1856 to today: Fishing community and artists’ colony

See footage from Christiansø recorded in 1917.

Find out more about OTC – Old Time Christiansø

Naturally, the decommissioning of the fortress caused a great deal of unemployment on Christiansø, and the Danish government feared that the island would decline into a fattigkoloni (literally a settlement of paupers). The many unemployed families were therefore ordered to leave the islands. However, when it became clear to the government after a few years that the residents could make a living from fishing, many families were permitted to move back, and fishery became the principal occupation on Christiansø.

In the 1900s, the population of Christiansø primarily consisted of fishermen. However, artists also spent time there. During World War II, the island was used as a supply line for the Danish resistance.

In the early 1900s, artists discovered Christiansø. Until then, the islands had only seen chance visits by marine painters, such as painter and poet Holger Drachmann.

Among the artists who moved to the island were students of Kristian Zahrtmann’s Artists Studio School. On Christiansø, they found an almost Mediterranean atmosphere with sunlight, rocky cliffs and blue sea. But the ancient fortress with its grey expanses and straight lines was also a favourite subject. The young Aksel Salto was the first to open artists’ eyes to the picturesque qualities of the island. He spent many a summer visiting his kinsman, Captain With, the island administrator.

Over the next decades, the islands were visited by the Swedish artists Karl Isacson and Oscar Hullgren, as well as by a large number of Danish painters, some staying for short periods, others returning summer after summer, including: Kamma Salto, Vilhelm Lundstrøm, Harald Giersing, Mogens Lorentzen, Sigurd Svane and Edward Weie, just to name a few. Later, many other painters visited the island for short or longer periods, including: Oluf Høst, Olaf Rude, Sven Havsten Mikkelsen and Karl Locher. Henning Køie, Oscar Lemvig, Karl Larsen and Gitz-Johansen. 

Some took up permanent residence, while others became regular summer visitors either as campers or letting summer cottages. Today, the best places to see the works of the ‘Christiansø painters’ are Bornholms Kunstmuseum and the National Gallery of Denmark.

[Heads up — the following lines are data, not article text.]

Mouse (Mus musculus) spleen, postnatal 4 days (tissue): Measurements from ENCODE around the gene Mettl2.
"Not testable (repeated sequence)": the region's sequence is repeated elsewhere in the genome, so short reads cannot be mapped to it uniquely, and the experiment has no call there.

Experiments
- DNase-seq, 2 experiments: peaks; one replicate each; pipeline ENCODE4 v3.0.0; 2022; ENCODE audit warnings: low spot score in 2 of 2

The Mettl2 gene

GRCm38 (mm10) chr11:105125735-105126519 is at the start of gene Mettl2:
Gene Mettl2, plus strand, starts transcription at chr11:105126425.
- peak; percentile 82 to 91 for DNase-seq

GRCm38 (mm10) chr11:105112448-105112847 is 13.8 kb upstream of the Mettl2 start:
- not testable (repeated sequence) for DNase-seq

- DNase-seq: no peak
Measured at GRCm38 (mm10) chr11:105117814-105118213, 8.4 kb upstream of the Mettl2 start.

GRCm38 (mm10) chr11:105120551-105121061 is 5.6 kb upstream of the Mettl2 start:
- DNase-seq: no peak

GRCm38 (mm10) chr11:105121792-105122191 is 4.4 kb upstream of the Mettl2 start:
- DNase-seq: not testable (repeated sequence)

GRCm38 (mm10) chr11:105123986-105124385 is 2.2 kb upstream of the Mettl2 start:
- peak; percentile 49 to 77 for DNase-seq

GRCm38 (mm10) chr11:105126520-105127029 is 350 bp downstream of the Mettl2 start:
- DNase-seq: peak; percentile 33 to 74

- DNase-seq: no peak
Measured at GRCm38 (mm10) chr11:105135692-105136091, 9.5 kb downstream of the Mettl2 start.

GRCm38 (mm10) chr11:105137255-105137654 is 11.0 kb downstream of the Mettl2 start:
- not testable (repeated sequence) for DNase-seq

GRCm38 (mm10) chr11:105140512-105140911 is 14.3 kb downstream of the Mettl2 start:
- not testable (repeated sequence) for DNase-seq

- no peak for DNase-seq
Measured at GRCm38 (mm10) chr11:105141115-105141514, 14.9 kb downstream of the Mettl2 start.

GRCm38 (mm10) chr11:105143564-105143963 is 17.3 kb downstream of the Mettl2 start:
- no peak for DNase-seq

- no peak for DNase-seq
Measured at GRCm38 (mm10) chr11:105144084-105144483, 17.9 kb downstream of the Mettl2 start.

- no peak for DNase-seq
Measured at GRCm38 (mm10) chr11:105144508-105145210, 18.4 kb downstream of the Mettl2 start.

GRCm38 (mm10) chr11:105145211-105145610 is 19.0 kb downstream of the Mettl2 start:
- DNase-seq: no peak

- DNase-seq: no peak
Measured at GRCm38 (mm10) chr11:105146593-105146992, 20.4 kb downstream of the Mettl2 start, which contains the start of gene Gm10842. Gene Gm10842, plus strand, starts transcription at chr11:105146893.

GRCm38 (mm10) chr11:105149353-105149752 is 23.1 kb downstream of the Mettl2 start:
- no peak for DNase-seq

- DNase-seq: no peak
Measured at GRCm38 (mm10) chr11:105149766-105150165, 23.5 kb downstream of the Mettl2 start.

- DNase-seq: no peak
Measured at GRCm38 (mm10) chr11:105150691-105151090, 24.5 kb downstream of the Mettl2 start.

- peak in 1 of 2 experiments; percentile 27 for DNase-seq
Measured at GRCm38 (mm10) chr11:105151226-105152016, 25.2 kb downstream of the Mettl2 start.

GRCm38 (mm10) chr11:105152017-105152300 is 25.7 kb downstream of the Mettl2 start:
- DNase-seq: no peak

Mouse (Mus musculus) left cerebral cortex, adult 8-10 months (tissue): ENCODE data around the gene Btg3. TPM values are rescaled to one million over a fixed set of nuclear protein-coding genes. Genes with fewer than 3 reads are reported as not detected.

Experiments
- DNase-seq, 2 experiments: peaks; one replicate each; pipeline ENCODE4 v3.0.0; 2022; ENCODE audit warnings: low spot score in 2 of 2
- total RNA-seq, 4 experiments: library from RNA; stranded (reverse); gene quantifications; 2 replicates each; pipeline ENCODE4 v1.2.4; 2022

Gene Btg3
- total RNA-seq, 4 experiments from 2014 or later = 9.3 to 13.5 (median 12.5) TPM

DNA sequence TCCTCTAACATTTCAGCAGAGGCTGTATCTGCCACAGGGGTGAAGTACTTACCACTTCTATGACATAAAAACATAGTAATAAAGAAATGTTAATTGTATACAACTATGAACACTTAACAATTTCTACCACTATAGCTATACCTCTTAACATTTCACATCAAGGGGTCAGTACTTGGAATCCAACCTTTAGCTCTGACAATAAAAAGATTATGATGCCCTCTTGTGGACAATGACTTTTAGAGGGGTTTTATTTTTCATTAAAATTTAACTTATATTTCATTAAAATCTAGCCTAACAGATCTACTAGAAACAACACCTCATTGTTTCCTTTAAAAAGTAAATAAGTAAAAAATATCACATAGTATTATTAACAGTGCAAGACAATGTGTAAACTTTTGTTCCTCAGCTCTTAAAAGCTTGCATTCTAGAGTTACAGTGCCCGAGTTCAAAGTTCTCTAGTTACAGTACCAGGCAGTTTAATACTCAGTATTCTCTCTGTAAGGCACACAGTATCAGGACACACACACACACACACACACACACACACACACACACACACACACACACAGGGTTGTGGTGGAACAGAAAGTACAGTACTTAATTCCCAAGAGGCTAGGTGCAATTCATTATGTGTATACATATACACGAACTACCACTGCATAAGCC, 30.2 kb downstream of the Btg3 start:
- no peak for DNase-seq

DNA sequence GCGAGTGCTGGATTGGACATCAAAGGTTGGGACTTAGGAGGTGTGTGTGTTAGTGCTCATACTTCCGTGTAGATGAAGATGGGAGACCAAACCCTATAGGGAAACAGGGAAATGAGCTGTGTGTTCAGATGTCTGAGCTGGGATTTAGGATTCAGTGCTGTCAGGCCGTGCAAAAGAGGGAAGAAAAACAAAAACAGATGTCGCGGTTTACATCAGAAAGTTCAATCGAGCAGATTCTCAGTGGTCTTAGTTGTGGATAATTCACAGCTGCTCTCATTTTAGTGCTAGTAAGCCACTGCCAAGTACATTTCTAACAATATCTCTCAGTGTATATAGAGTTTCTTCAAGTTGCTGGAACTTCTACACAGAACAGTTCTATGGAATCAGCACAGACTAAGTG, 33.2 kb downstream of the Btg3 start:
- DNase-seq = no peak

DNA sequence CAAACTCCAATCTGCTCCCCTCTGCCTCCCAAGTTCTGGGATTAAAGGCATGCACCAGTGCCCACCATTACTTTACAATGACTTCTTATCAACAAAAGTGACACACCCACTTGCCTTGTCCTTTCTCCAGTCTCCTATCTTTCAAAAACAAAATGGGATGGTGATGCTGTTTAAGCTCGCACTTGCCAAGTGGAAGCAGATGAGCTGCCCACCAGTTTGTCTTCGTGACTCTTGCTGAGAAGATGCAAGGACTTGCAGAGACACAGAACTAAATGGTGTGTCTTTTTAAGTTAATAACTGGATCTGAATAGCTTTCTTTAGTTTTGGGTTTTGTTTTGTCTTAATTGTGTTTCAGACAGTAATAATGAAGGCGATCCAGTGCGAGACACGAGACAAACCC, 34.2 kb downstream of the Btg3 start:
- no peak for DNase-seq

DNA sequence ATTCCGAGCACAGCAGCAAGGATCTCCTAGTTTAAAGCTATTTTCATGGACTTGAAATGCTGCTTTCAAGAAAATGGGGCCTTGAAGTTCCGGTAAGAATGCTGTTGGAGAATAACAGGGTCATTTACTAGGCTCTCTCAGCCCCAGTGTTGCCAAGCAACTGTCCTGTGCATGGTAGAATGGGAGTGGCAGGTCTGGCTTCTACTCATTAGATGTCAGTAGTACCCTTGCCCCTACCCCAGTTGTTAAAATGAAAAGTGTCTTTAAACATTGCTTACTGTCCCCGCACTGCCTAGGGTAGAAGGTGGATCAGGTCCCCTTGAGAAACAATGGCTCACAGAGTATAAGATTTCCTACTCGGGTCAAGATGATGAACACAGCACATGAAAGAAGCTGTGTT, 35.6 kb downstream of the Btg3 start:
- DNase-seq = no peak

In 1922, Christiansø’s buildings became protected as historical sites, and later the flora and fauna on the islands also became protected.

During World War II between 1940 and 1945, Christiansø was occupied by two German soldiers. During that same period, many of the island’s fishermen helped to transport Jews to Sweden and smuggled weapons to the Danish resistance. Fortunately, the two Germany soldiers never caught on. 

In 2013, the last commercial fisherman left Christiansø – however the islands are still frequented by artists.

The artists’ colony on Christiansø

Like Skagen in northern Jutland, artists from all over Denmark flocked to Christiansø in the early 1900s to paint. An artists’ colony quickly formed, with many of the painters returning year after year, while others came for just one season. In those days, artists were often poor but sensitive souls who gave up everything for the sake of their one passion – art.

1911 saw the arrival of a large group of artists on the Christiansø ferry, including Andreas Friis, Harald Giersing, Mogens Lorentzen, Axel Salto and Kamma Thorn. They took up cheap lodgings at Møllehuset, Syngehuset and the old prison. They were lively young people, running around enjoying themselves on the little island, and the contrast to the weather-beaten fishermen was stark.

In summer 1912, however, things got a little too colourful according to the island administrator. The young artists, who would rather spend their money on fresh tubes of paint than on new clothes, could be seen wandering about the island in gaudy attire: the islanders’ old carnival costumes. This was a problem, because King Christian X was scheduled to visit the island that year, and in the opinion of the administrator, the costumed artists made the island look bad. He therefore asked the colourful bohemians to stay indoors during the King’s visit. The artists complied with the administrator’s request, but as a bit of vengeful fun, they created a bust of the enemy of the Crown, Dr Dampe, in whose cells the artists were ‘locked up’.

Christiansø still receives visits from many artists, and, especially in the summer, it is not uncommon to see painters sitting at their easels trying to capture the unique light and colours of Ertholmene.